Baghdad surrendered. It happened quickly, shamefully and practically without showing any resistance. The world's TV channels are savoring reports from Baghdad streets with exultant citizens happily greeting U.S. columns, trampling Saddam's portraits and plundering abandoned government buildings. The coalition is celebrating a triumph that seems to have come as a surprise for them as well.
Analysts all over the world are at a loss trying to guess how people who vowed fidelity to Saddam earlier and were ready to defend the native city could change so suddenly. Those who predicted that America would face another Vietnam War in Iraq are disheartened, and others are hastily blaming the Iraqis for parricide. Can the whole of the nation be a traitor? Today, it is possible only to comment upon what can be objectively assessed.
Exultant Citizens of Baghdad
The shocking reports about the nation-wide Iraqi love of the U.S. president and American "liberators" were shot by cameramen of several TV companies in so-called "Saddam City," the most unreliable district in spite of its name and the poorest, southern part of Baghdad. Almost a majority of its population are Shi'ites, the branch of Islam that has been oppressed by the mainly Sunni leadership since the war with Iran in the 1980s. Shi'ites suffered a great deal physically, morally and materially under Saddam. The downfall of the regime is actually liberation for them; this is at least some kind of relief, as the situation at least won't be worse for them than under Saddam. They have every reason to be happy with what is going on in Iraq now.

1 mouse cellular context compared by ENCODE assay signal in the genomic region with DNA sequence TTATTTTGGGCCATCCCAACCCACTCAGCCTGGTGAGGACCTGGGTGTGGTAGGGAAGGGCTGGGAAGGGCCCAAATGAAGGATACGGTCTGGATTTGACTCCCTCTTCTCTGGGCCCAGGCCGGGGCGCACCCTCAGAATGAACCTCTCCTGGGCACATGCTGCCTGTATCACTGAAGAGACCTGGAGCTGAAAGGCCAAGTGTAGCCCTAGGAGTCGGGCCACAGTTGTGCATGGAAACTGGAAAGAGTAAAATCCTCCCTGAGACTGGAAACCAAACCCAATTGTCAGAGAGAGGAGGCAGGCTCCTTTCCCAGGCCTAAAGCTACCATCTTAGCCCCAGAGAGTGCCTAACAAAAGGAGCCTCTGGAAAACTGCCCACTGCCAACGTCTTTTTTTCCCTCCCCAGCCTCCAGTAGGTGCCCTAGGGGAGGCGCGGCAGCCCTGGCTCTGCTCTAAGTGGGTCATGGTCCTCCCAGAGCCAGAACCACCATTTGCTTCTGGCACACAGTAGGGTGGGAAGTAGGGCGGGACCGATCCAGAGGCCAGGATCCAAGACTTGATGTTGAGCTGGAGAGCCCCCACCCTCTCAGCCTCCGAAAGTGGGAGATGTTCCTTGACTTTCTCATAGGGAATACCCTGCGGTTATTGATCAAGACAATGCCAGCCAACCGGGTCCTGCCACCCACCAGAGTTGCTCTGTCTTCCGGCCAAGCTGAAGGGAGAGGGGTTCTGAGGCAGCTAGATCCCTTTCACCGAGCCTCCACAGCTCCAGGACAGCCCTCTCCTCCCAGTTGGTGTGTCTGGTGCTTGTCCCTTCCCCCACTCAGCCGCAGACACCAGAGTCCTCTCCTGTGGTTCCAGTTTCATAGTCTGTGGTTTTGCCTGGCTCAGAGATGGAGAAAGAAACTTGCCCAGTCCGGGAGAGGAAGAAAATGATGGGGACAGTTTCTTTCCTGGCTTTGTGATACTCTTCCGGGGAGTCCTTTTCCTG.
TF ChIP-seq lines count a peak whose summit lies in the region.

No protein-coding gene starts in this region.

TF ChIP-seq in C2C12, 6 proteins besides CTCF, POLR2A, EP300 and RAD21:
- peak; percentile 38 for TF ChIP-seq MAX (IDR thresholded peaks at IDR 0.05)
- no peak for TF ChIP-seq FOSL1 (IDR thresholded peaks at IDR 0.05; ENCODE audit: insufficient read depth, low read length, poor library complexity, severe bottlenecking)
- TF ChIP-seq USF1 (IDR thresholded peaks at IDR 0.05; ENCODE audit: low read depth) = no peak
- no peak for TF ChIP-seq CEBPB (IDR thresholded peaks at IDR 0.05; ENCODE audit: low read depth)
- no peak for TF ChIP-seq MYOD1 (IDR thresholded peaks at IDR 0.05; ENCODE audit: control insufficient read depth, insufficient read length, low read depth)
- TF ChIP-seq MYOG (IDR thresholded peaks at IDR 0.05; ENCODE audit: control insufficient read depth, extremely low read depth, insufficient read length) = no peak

The tradition in Arab cultures is to show all emotions flamboyantly, even more loudly than they are experienced in fact, which is the reason why we are witnessing such violent exultation. In addition, Saddam City was only slightly bombed by coalition troops, as there are no important objects in that area, only miserable shack and a poor and poverty-stricken people. The poverty of the population is the explanation for the plundering that has burst out in the area: People are making off with old refrigerators, furniture, curtains and heaps of paper from abandoned administrative buildings. They will use the things at home or simply sell them. As for parts of the city where life is better, food stores and warehouses are plundered most of all; the plunderers there are not whoever happens to be in the area, but armed criminals who grew bolder in conditions of anarchy.